Summer Days (And Summer Nights!!)
Recorded: 26 February - May 1965
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Bruce Beatlefan (April 28, 2008)
Summer Days (and Summer Nights!!) was a 1965 Beach Boys album which served as the immediate successor to Today! (and the key word is IMMEDIATE, as it was relased a mere three months later). The common perception of this album is that it was a creative step backwards for songwriter Brian Wilson, a hastily assembled album with recycled summer fun songs. Now those facts are largely true, but I heartily disagree with the notion that this means Summer Days is a lesser album...I prefer to see it as a step aside, and along with All Summer Long and Party!, represents the Beach Boys at their most fun (without sacrificing any of their harmonic and production brilliance). This is a magnificent album!
Stepping into the breach when Brian Wilson is overcommitted is Mike Love, whose presence in this album is more pronounced than in Today!, and he brings with him his effervescence and optimism that was so essential to the Beach Boys' sound. As a result, songs which may not be considered in the same stratosphere of sonic creativity ("Amusement Parks USA", "Salt Lake City", "You're So Good to Me") more than justify their presence by their energy and 'good vibrations'. Songs like these certainly form a strong second-string when placed with such inarguable Beach Boys classics as "California Girls", "Girl Don't Tell Me" (Carl Wilson's best vocal to date), and the reworked #1 single "Help Me Rhonda".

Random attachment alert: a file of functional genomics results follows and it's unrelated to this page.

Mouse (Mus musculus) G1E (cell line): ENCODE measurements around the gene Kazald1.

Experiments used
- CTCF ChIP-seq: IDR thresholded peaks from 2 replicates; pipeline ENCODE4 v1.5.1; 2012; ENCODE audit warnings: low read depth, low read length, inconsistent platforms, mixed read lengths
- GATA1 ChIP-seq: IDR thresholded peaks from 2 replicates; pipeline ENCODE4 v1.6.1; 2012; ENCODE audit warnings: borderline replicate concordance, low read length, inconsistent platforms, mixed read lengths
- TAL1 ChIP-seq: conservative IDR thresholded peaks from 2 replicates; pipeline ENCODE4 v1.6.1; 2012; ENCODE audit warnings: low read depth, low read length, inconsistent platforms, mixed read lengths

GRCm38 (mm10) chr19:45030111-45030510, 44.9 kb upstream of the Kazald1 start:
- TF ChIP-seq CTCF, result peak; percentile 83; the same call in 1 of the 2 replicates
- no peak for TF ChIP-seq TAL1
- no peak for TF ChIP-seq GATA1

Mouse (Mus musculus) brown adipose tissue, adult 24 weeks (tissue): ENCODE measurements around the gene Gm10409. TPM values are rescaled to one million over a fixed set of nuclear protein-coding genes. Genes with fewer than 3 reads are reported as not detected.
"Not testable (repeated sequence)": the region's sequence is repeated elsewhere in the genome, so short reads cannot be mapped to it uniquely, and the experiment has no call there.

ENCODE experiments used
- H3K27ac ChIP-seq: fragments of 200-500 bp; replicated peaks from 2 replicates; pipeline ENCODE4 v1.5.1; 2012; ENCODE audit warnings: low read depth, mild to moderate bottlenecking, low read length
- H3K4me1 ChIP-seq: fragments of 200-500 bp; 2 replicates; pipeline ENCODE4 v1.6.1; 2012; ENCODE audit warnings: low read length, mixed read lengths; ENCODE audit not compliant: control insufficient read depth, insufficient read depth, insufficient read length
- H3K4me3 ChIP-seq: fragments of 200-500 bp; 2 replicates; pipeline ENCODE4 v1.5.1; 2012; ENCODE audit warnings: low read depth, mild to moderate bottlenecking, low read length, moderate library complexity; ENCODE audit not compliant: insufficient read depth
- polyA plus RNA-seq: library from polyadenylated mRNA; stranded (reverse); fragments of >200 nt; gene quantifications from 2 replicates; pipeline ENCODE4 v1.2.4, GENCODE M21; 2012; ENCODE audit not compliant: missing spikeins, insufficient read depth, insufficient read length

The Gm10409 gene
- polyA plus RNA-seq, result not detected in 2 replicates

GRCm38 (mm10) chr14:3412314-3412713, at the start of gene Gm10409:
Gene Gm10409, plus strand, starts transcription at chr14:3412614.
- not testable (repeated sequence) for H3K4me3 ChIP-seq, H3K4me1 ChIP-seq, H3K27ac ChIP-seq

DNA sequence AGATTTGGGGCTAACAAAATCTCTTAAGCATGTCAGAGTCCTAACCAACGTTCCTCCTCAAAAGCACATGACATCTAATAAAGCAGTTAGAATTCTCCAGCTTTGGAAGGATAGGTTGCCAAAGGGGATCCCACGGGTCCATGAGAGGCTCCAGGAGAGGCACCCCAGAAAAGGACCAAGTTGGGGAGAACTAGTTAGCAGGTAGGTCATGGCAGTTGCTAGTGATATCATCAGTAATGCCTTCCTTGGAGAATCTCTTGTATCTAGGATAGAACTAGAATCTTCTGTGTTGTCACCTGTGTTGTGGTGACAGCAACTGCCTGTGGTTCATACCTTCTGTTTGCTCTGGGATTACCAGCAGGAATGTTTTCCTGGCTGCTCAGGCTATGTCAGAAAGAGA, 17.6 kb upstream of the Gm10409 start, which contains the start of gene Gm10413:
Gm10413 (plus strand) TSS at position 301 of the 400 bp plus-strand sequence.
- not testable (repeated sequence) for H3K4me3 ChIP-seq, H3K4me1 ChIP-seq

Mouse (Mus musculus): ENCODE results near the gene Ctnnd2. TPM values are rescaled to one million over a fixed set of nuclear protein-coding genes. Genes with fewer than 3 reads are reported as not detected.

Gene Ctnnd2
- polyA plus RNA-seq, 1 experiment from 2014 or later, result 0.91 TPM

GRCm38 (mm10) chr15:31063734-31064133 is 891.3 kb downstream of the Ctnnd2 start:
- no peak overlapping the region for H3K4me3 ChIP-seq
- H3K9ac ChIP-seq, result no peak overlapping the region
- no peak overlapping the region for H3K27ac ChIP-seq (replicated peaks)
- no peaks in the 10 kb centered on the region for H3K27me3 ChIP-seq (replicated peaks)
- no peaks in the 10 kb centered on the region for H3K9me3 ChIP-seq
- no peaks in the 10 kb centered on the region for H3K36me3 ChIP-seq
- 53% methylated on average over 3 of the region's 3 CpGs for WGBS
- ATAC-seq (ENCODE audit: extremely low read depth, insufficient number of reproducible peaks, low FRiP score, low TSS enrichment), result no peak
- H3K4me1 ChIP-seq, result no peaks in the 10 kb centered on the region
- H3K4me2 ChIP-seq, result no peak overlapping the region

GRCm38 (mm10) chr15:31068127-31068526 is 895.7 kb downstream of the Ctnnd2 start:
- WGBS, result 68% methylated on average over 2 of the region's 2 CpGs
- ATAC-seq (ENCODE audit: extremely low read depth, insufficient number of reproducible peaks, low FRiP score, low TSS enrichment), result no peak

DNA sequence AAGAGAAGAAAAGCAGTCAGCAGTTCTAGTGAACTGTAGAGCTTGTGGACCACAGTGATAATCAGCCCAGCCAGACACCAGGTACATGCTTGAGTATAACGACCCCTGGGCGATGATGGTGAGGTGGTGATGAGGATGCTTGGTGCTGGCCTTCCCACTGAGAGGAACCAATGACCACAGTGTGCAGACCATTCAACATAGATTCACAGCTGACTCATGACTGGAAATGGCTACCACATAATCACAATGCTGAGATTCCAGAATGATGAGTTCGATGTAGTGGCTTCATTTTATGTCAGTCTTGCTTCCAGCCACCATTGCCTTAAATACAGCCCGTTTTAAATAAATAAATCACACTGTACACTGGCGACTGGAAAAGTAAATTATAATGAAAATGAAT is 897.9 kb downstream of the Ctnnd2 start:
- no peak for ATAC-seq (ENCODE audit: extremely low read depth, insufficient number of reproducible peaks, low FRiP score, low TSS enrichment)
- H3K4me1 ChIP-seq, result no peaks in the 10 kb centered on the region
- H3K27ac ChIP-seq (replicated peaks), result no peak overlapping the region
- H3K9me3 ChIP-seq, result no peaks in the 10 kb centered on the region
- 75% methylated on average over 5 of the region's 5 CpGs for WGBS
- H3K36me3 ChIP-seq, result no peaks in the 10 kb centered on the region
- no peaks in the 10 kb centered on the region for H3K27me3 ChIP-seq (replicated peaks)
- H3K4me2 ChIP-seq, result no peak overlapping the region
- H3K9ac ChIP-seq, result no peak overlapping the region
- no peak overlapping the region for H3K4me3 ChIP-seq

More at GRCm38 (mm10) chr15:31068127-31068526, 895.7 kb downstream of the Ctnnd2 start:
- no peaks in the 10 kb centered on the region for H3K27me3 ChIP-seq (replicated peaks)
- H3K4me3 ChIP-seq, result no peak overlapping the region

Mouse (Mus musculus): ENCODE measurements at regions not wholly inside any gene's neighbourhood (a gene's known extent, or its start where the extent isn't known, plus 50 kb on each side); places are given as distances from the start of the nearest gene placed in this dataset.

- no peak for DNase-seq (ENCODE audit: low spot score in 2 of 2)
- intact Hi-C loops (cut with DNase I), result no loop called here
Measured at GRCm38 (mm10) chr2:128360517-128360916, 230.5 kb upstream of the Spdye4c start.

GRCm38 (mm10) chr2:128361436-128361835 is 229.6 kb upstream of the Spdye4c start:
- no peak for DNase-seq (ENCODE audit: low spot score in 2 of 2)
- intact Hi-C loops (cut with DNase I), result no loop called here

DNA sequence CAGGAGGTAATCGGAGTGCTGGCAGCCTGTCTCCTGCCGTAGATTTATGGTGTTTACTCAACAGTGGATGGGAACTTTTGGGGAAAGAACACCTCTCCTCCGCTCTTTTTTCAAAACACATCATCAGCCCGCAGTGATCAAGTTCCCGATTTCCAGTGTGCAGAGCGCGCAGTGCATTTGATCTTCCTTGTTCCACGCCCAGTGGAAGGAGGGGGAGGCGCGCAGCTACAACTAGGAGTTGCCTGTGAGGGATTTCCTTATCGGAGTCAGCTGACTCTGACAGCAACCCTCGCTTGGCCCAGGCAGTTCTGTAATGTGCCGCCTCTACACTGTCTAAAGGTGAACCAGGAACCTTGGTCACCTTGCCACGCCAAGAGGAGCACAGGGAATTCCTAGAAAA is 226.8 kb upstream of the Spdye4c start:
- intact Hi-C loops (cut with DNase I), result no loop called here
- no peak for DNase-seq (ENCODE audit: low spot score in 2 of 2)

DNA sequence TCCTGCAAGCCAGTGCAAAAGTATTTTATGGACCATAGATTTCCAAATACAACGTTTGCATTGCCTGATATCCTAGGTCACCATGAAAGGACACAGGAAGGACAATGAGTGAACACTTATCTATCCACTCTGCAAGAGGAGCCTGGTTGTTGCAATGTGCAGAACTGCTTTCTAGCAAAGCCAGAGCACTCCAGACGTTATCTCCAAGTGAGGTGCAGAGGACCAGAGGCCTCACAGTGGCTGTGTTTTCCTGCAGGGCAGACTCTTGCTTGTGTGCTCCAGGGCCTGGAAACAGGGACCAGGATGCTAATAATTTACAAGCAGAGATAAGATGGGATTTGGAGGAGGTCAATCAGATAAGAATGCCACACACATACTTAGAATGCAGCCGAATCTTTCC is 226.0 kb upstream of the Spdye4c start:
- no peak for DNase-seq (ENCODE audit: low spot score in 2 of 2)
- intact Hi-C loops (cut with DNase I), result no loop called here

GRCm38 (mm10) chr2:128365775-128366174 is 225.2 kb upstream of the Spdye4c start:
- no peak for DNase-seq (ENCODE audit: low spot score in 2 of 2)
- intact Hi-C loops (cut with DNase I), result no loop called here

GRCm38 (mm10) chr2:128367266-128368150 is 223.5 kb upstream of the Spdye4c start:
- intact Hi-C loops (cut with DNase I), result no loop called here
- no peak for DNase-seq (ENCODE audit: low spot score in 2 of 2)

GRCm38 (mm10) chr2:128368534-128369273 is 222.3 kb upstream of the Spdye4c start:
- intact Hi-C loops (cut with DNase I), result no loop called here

As one would expect in such a quickly-released album, there are a few filler tracks, but even the hilarious-but-uncomfortable "I'm Bugged at My Old Man" and the a-cappella benediction "And Your Dreams Come True" make for very special Beach Boys moments.
Summer Days (and Summer Nights!!) is most commonly available as a two-fer CD along with Today!. As these albums were released only three months apart, it is easy to imagine this pair of albums as a double-album set. If they had been released so, I would regard it as perhaps the strongest double album in pop music history, certainly comparable with the likes of the White Album or Physical Graffiti or Tommy.
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